Johannesburg - South Africa's rand extended losses against the dollar on Wednesday, keeping in step with its emerging market peers even as local inflation data suggested the central bank may hike interest rates next month.

Emerging markets, depressed by poor Chinese factory data and an escalating geo-political crisis in Ukraine, saw its currencies trade lower against the dollar in the session.

At 17:25 SA time, all but two emerging market currencies tracked by Reuters were weaker against the dollar, with the rand taking the second biggest loser spot after Indonesia's rupiah.

The local unit gave up nearly 1 percent to trade at a session low of 10.6265 to the dollar in the afternoon session.

The next support area for the currency should come in at the April 4 low around 10.6600, and 11 rand levels from earlier in the year are still on the cards.

The weak rand helped to push consumer prices in March to the top of the central bank's 3-6 percent target band on a year-on-year basis, with core inflation also rising after months of no change.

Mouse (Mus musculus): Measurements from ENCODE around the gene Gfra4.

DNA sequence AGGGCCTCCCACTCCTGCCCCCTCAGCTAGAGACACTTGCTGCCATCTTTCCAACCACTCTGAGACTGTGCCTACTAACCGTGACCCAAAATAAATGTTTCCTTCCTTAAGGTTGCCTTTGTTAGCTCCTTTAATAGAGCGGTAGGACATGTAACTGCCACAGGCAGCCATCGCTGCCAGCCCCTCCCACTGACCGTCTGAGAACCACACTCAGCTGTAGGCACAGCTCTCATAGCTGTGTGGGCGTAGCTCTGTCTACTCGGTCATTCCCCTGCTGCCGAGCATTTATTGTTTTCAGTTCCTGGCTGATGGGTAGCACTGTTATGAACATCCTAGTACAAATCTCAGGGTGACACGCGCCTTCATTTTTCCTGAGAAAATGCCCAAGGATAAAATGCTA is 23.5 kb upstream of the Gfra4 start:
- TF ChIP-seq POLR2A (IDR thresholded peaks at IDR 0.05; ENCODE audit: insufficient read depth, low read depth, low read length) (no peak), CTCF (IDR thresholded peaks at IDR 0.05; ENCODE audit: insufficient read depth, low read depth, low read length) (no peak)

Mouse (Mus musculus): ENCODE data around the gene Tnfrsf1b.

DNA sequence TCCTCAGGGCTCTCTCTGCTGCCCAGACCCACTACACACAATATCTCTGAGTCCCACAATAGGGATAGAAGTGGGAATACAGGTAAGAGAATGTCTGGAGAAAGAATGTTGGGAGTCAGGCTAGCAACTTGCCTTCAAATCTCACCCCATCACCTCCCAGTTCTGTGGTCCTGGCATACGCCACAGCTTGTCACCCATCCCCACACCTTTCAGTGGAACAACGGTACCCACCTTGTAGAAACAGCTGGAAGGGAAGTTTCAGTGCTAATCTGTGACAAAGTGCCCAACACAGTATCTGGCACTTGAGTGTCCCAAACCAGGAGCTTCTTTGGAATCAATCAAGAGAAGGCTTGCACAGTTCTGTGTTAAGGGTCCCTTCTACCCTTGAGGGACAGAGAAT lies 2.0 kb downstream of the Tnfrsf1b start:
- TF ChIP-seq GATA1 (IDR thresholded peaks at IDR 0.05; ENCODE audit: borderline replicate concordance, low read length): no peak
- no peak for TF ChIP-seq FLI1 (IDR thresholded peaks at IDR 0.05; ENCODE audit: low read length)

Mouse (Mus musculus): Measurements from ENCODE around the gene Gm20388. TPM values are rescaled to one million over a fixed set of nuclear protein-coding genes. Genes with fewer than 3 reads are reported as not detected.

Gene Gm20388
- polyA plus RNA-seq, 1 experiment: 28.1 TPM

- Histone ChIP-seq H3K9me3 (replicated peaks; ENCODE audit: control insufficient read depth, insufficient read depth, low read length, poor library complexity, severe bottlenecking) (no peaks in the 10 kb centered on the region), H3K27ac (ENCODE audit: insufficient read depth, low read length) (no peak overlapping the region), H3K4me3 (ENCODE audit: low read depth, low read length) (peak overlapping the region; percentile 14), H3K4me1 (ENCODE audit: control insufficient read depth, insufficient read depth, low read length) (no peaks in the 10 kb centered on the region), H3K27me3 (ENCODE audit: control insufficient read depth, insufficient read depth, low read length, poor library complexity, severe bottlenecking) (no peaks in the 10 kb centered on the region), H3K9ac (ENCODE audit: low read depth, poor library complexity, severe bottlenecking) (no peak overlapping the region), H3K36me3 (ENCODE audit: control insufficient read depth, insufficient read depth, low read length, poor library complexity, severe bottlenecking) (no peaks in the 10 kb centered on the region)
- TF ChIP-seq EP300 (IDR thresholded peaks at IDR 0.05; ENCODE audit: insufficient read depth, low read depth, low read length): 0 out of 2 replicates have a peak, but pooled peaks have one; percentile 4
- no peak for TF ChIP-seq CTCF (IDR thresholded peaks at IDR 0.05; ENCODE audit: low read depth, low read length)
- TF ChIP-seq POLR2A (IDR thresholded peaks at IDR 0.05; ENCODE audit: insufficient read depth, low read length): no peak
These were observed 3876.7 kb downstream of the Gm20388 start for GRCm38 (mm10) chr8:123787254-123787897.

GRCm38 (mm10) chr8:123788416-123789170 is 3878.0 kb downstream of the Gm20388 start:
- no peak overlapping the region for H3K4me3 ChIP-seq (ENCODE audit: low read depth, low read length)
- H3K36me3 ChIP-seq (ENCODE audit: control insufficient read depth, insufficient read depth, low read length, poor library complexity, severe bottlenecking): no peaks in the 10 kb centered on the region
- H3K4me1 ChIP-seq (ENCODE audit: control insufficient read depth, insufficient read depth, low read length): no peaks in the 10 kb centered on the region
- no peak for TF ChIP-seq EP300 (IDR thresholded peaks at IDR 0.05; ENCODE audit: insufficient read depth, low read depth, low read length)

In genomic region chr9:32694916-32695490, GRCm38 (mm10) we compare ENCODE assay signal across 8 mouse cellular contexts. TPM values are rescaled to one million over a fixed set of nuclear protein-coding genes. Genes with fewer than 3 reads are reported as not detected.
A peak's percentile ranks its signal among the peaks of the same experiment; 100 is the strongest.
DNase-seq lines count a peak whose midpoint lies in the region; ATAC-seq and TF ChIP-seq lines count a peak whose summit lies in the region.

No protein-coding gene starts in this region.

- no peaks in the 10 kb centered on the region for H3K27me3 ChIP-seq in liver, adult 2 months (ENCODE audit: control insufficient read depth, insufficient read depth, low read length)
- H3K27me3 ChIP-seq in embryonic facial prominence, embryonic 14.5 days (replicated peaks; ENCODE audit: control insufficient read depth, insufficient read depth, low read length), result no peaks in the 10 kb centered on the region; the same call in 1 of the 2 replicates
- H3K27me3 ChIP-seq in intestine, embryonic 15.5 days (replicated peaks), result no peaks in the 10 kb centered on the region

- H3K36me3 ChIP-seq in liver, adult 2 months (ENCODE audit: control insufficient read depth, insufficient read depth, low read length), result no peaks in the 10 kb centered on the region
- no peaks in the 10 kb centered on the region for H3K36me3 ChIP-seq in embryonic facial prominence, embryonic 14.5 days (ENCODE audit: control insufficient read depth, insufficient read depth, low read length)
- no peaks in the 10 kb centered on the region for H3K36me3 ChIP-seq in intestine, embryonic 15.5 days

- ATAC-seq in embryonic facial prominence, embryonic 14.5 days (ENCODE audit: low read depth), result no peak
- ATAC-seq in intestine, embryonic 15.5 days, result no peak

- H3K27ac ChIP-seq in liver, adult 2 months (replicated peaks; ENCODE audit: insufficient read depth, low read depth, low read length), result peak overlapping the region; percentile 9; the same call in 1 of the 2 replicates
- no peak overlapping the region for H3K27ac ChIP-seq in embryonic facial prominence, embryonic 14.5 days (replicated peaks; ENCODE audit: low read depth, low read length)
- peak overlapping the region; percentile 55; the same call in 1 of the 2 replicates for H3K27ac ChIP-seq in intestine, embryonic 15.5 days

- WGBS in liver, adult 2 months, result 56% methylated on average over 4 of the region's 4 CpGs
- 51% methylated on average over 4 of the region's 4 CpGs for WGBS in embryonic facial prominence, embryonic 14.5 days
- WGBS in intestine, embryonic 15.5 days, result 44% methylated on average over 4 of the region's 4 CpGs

The monthly increase in CPI was the largest in over 5 years, official data showed earlier.

“The effects of a weak rand and rising local food prices mean it is likely to accelerate further over the next six months or so. This should be enough to prompt the central bank into further tightening, and an interest rate hike seems likely at its next MPC meeting in May,” said Shilan Shah of Capital Economics.

The rand has stabilised since hitting 5-year lows in January, but external risks to emerging markets could combine with domestic worries about mining strikes to take the rand back to those levels, analysts said.

South African platinum producers are in the second day of official talks aimed at ending a three-month strike at their mines, after making a new wage offer to the striking AMCU union.

Government bonds fell to the session's low after the higher-than-expected inflation data.

The yield on the benchmark 2026 issue climbed to 8.57 percent, while the 2015 note rose to 6.9 percent, levels last seen nearly a month ago. - Reuters